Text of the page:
Standing the test of time

A two-hour San Po Kong Community Trees Walk was a journey that uncovered the stories of trees, revealed traces of change in the community and landscape planning of the city

Images: Ken So & ITO

Last December, In Time Of organized “In Time of Trees: Community Trees Walk” and invited Ken So, Chief Executive of the Conservancy Association, to give us a tour in San Po Kong. As an arboriculturist himself, Ken showed us a new perspective to see the changes of the city through studying trees. From Prince Road East to the parks in Yan Oi Street, the two-hour walk allowed us to fully reconnect with nature.

With an ideal environment, trees enjoy the longest life span among other creatures. Other than those newly planted, most of the trees that we see in the city all have stood the test of time – some over a decade, and some over a century. Ken explained the rationale behind the types of trees planted are based on the understanding, preferences, and supplies of the trees in different period. Therefore, we could tell when a tree was being planted and what function it serves in the community by observing its type and size.

It’s worth noting that big trees are becoming rare in our city. What’s been replaced with are trees of smaller size and brighter colours. In recent years, there has been an increase in tree diversity. One of the reasons is to help combat climate change.


Participants renewed their thoughts about trees after the tour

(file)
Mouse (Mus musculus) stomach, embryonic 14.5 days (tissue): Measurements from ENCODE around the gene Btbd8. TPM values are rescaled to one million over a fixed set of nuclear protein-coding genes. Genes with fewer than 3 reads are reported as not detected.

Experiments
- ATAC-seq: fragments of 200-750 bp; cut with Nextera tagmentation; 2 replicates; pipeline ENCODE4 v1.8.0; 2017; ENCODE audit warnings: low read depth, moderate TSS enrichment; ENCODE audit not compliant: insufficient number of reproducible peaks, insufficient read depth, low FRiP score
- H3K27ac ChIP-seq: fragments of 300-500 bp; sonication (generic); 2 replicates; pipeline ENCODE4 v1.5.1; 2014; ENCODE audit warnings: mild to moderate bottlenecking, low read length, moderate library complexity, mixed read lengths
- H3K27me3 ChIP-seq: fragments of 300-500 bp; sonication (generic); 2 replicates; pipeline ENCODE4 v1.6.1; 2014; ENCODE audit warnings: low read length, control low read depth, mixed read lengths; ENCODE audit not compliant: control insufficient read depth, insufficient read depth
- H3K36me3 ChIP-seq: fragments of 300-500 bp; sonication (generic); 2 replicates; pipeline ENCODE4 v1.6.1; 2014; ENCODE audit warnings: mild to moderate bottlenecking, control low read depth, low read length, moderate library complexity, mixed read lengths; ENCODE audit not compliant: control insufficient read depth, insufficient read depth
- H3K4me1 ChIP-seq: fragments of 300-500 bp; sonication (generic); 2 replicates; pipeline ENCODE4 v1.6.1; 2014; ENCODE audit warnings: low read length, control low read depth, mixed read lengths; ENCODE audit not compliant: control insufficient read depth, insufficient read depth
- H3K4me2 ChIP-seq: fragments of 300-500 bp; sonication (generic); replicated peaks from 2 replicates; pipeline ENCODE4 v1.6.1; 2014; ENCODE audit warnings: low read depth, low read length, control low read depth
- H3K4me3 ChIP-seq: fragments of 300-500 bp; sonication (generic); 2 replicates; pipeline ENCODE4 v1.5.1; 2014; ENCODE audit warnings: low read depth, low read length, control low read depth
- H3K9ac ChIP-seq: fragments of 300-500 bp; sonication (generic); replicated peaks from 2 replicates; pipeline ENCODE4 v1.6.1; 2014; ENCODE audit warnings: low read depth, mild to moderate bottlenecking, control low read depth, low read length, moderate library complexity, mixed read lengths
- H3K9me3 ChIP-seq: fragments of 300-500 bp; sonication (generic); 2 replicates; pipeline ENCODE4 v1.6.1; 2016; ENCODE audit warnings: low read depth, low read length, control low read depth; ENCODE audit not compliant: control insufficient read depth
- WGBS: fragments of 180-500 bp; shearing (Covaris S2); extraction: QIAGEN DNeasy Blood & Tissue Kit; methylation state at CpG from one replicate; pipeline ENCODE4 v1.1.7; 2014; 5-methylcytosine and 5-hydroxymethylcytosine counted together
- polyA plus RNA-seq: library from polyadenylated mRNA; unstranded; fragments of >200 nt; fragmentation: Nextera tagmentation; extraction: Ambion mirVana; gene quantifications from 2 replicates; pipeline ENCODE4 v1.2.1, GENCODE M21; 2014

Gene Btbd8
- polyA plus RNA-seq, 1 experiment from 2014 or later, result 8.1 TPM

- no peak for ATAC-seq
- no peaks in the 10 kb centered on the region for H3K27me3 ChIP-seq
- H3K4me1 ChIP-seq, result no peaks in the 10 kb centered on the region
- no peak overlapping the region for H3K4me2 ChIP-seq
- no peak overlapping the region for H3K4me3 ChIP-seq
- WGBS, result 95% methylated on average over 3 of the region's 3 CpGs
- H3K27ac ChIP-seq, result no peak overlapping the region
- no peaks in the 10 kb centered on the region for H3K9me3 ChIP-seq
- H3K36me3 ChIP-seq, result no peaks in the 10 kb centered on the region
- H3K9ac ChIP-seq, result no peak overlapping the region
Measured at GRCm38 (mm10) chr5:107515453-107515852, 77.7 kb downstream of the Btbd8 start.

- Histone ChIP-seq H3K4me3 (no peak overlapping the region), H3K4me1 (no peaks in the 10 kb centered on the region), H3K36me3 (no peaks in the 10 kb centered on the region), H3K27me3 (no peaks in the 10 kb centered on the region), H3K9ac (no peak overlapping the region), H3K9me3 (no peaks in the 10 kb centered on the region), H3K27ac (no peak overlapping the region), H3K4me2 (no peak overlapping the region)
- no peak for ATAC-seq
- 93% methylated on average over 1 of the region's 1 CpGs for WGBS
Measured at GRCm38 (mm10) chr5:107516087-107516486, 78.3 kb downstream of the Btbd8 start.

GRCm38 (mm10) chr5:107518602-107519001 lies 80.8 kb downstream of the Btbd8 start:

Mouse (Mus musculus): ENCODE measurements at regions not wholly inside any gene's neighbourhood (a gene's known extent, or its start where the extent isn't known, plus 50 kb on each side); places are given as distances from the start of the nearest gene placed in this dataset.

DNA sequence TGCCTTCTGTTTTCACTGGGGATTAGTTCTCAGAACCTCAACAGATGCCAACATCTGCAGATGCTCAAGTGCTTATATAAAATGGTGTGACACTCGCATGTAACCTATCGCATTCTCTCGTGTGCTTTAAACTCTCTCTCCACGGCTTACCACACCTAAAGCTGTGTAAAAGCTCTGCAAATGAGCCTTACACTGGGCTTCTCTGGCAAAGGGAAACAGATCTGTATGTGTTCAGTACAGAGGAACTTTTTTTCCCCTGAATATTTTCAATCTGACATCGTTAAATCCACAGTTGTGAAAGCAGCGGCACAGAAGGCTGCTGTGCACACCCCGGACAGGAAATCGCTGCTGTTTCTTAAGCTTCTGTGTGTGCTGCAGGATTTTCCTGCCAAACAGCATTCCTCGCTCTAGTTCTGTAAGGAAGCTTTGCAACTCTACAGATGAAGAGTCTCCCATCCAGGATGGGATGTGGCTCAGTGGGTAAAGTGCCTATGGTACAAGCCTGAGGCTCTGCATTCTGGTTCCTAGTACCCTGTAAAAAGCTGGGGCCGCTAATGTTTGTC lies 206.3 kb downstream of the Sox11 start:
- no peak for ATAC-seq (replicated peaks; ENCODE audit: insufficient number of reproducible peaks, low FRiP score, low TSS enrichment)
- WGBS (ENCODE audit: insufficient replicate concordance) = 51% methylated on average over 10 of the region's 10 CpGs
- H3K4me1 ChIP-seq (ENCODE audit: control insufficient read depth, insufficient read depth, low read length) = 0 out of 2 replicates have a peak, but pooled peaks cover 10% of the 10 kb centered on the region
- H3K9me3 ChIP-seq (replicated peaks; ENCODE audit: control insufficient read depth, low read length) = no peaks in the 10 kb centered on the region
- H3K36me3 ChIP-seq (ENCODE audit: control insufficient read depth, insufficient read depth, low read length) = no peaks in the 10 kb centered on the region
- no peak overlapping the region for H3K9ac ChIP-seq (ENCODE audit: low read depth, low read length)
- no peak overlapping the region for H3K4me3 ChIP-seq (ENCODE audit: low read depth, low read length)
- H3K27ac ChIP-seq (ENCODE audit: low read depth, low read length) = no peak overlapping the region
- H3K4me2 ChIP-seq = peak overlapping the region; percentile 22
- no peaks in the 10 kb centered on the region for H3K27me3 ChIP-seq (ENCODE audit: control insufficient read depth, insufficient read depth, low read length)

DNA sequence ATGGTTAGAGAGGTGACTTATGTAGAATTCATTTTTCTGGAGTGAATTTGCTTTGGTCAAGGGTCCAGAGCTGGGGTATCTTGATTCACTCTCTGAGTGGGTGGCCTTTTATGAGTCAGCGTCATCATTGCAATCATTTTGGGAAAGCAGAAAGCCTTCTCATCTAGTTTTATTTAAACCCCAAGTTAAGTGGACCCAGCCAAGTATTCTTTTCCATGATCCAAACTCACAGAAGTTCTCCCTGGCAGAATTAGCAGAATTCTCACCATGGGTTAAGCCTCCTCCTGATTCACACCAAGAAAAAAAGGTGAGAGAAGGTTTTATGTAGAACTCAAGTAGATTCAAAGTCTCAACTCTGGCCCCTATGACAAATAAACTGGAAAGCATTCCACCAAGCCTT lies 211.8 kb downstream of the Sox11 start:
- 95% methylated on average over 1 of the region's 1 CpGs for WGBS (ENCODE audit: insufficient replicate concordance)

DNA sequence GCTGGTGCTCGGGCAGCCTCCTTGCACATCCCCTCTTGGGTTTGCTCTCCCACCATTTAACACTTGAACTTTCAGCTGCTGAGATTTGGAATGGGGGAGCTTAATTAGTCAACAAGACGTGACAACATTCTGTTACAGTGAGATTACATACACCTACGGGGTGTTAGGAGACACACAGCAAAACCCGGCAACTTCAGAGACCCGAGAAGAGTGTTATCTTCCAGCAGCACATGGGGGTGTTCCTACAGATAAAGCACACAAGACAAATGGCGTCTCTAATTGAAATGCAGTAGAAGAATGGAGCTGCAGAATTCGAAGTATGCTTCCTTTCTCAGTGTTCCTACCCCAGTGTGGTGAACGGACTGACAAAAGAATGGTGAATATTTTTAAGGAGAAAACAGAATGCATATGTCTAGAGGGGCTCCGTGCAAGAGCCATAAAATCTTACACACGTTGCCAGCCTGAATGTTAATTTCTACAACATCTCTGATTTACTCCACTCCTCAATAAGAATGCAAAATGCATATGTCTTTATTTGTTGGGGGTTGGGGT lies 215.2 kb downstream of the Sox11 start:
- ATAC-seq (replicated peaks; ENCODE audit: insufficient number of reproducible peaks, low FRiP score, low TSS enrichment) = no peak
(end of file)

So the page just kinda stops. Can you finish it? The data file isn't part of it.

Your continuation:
Ken explained the characteristics of Lance-leaved Sterculia

One of the trees Ken showed was Chinese Banyan, the most well-known native fig species in Hong Kong. Record about Chinese Banyan was made as early as in the Qing dynasty, and it was the most planted in the city since the founding of Hong Kong. Chinese Banyan is not a popular tree to be planted in recent years since its fast-growing nature and it takes up a lot of space. Lance-leave Sterculia is commonly found in Hong Kong nowadays. This native evergreen tree is easily identifiable where both ends of the leafstalk are flattened, with a shape resembling a dumbbell.

Exotic species such as the Paperbark tree which originated from Australia is common in Hong Kong. Try to crush the leaf and a fresh scent of camphor will exude. As the climate of Hong Kong is similar to that of Australia, the Paperbark tree has found no difficulties growing in Hong Kong. At first, they were grown in the reservoirs and two sides of the roads, and later in the parks.

We need trees to build a greener city. In order to live in harmony with nature, thereby let’s get to know the trees in our surroundings.

Fruit of Chinese Banyan tree
White flower of Paperbark tree
Fruit of Lance-leaved Sterculia
The dumbbell-shaped leafstalk of Lance-leaved Sterculia